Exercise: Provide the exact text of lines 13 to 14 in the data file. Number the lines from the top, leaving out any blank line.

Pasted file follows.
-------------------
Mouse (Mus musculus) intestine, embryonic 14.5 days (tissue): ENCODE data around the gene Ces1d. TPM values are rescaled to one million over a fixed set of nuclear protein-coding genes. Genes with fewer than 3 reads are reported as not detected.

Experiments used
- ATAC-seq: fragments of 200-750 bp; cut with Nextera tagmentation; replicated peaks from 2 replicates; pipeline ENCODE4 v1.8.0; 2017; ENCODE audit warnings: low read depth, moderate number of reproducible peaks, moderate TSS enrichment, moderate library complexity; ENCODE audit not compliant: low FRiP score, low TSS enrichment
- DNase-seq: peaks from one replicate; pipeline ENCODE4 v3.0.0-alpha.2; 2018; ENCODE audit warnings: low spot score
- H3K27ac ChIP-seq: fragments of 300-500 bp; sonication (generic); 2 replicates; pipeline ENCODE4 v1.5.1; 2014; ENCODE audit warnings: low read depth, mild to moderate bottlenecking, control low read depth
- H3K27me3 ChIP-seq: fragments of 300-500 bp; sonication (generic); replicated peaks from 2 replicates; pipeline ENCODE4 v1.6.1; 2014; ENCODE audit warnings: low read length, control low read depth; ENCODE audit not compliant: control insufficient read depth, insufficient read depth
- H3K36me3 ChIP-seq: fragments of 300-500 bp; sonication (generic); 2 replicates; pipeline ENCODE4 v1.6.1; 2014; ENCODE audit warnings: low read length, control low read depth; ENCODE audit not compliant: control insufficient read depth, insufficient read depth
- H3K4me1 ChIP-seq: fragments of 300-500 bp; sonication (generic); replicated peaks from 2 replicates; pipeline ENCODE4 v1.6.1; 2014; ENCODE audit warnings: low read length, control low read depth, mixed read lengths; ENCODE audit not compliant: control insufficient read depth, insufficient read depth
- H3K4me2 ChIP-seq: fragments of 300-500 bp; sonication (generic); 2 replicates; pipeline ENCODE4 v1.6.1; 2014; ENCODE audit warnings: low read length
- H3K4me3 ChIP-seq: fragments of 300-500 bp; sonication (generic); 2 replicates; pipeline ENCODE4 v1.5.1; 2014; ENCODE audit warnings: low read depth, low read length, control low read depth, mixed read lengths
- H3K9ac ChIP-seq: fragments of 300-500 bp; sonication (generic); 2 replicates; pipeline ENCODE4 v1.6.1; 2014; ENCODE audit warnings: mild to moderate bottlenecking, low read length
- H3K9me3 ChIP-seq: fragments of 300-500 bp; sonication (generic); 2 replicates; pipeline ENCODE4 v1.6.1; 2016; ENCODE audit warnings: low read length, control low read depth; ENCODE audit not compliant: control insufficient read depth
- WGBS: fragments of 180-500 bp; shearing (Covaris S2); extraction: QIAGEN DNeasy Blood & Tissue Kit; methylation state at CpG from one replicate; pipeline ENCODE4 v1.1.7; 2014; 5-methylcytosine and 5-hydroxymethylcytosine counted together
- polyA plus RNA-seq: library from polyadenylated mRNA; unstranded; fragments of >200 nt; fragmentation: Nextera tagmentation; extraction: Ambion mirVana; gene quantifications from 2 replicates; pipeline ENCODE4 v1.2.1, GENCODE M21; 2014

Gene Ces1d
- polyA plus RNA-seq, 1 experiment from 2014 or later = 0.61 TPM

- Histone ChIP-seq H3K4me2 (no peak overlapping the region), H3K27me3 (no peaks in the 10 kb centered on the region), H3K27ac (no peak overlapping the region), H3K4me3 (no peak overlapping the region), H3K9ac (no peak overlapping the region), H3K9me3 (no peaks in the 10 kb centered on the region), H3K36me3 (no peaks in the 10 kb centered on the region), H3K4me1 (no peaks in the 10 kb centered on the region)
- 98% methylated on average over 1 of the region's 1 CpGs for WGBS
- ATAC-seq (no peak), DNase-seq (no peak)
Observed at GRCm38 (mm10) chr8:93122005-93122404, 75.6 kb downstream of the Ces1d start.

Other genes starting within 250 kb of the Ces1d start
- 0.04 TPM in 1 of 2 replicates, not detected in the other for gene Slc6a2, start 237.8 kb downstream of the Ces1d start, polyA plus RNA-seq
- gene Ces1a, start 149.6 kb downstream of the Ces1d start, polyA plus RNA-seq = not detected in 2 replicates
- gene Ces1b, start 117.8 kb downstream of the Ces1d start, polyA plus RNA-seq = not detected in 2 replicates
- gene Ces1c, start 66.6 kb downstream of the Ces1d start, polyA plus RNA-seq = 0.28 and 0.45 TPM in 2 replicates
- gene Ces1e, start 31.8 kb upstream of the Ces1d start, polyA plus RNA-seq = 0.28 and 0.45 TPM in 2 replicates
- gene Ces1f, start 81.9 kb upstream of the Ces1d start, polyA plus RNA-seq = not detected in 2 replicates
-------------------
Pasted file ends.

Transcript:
- WGBS: fragments of 180-500 bp; shearing (Covaris S2); extraction: QIAGEN DNeasy Blood & Tissue Kit; methylation state at CpG from one replicate; pipeline ENCODE4 v1.1.7; 2014; 5-methylcytosine and 5-hydroxymethylcytosine counted together
- polyA plus RNA-seq: library from polyadenylated mRNA; unstranded; fragments of >200 nt; fragmentation: Nextera tagmentation; extraction: Ambion mirVana; gene quantifications from 2 replicates; pipeline ENCODE4 v1.2.1, GENCODE M21; 2014